Dyke urges BBC chiefs to break silence over Gilligan

BBC
bosses must make it clear what they think about Andrew Gilligan’s
“sexed up” dossier story now it has emerged that no weapons of mass
destruction have been found in Iraq, ousted director general Greg Dyke
has said.

Up until now the new heads of the BBC had said “absolutely nothing”

about whether it had been right to report David Kelly’s concerns about how the WMD dossier was prepared.

“The
current leadership has got to stand up and say what it believes about
the story,” said Dyke. “At some stage it has got to make a decisive
statement.

Then it can clear the decks and move on.

“It has
got to say what it believes about the issue. It has to say whether it
still supports that terrible statement by Lord Ryder.”

Dyke
described the day that Lord Ryder, the then acting chairman of the
governors apologised “unreservedly” as “one of the saddest in the
history of the BBC”.

Speaking at the Frontline club in London to
an audience of journalists, Allegra Versace Beck, heir to the Versace
fashion millions, has won an apology from Now magazine after
complaining to the PCC.

The 18-year-old was unhappy about an article published on 15 September headlined: “Yes, you can be too rich and too thin”.

In
an apology, the glossy weekly said: “We speculated about Ms Versace
Beck’s health and wellbeing, which we accept we should not have done.
We wish to apologise to her for this intrusion into her private life.
We have agreed that we will not repeat the article.”

She complained that the article was in breach of clause three of the Editors’ Code (privacy).

Dyke said it was a source for concern that Ryder’s statement was cleared by Downing Street beforehand.

He
accused his former bosses of “political cowardice” and of sacrificing
the BBC’s independence for pragmatic reasons, namely the need to
negotiate its charter.

“If the BBC’s not politically independent, it is nothing,” Dyke said.

 

WMD dossier

PURVIS ALSO SAYS BBC MUST MAKE STATEMENT

Former ITN chief executive Stewart Purvis has criticised the BBC for
not publicly acknowledging what was right in Gilligan’s story as well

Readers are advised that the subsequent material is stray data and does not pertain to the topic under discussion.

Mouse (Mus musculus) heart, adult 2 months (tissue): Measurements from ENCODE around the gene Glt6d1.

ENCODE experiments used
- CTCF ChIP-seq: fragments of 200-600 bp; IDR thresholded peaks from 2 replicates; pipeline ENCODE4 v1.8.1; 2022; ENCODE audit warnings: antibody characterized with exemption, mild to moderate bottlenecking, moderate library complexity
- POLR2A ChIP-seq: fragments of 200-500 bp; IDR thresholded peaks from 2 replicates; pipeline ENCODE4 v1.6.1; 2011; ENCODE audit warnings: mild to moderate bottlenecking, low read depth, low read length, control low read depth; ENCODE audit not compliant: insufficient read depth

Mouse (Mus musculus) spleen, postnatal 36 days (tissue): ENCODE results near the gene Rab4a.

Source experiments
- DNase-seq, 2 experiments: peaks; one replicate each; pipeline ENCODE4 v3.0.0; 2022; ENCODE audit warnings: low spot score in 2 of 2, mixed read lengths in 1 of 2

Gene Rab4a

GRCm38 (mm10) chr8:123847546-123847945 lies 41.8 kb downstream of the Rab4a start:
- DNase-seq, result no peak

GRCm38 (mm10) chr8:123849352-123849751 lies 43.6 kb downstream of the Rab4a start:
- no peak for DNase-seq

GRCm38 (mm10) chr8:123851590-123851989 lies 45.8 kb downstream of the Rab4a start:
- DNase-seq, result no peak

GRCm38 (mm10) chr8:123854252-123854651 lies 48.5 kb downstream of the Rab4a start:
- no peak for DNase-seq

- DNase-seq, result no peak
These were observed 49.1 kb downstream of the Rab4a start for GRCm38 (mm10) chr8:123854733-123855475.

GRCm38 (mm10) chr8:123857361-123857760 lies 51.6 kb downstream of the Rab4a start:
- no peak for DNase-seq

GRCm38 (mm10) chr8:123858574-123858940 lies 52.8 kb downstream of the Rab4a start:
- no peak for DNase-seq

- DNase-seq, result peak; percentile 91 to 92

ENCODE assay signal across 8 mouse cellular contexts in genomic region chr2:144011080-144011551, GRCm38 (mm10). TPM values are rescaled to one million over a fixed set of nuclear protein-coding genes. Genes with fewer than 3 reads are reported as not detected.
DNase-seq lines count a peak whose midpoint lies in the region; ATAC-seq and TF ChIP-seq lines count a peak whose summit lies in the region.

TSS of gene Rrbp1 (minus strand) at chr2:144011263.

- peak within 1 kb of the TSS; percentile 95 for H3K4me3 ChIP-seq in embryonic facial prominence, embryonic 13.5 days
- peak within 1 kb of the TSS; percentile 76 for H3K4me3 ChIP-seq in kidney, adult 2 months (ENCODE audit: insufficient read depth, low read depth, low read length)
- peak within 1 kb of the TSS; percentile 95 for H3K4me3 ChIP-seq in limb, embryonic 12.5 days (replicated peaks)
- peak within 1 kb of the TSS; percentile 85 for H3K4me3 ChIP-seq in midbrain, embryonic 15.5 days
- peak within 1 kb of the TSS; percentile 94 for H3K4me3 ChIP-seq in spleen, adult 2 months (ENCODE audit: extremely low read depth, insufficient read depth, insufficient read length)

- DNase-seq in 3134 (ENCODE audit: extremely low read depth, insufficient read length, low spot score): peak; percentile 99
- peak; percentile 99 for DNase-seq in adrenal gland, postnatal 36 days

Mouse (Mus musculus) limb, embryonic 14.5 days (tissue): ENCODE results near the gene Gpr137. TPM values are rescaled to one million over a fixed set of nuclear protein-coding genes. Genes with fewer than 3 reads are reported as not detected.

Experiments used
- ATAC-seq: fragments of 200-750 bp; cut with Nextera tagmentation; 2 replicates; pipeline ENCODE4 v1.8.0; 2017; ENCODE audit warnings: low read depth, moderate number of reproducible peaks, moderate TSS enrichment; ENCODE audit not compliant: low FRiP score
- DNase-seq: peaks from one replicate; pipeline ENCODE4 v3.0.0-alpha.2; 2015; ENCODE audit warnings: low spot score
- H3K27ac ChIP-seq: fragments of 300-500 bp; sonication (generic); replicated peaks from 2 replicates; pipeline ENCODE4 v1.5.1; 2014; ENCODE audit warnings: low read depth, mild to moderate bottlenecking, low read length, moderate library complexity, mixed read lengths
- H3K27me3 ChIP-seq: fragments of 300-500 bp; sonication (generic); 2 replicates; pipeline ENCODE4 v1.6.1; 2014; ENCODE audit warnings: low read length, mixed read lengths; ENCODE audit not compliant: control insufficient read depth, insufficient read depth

its inaccuracies, writes Caitlin Pike.

“Gilligan was onto something big and he deserves credit for that.
But his story was, to put it mildly, imprecise. His bosses were never
quite sure what exactly the story was and what about it they stood by
and what they didn’t.”

Purvis described Ryder’s unreserved apology as an “unconditional surrender”

but paid credit to BBC news journalists who immediately turned to independent voices for a reaction.

“I
said on air that Ryder was wrong and that the BBC Governors had
completely lost sight of the journalism at the heart of the affair.”

Purvis,
News International visiting professor of broadcast media at Oxford
University, was giving the first of a series of lectures. Purvis said
the “big tent” theory explained the Government’s attitude to the media
in the run-up to the Iraq war and led to subtle self-censorship at the
BBC.

“If Campbell was determined to shut down the voice of the
outside which threatened his tent, the BBC governors showed improper
haste making peace with those inside the tent.” Purvis also looked at
the lessons learnt by the US media following inquiries into inaccurate
reporting at the New York Times and CBS News.The inquiries were painful
but they said publicly what had been got right and what had been got
wrong.

“A similar inquiry at the BBC would have come to the
conclusion that much of what Gilligan had said was right. But that, of
course, would have meant re-opening old wounds.”

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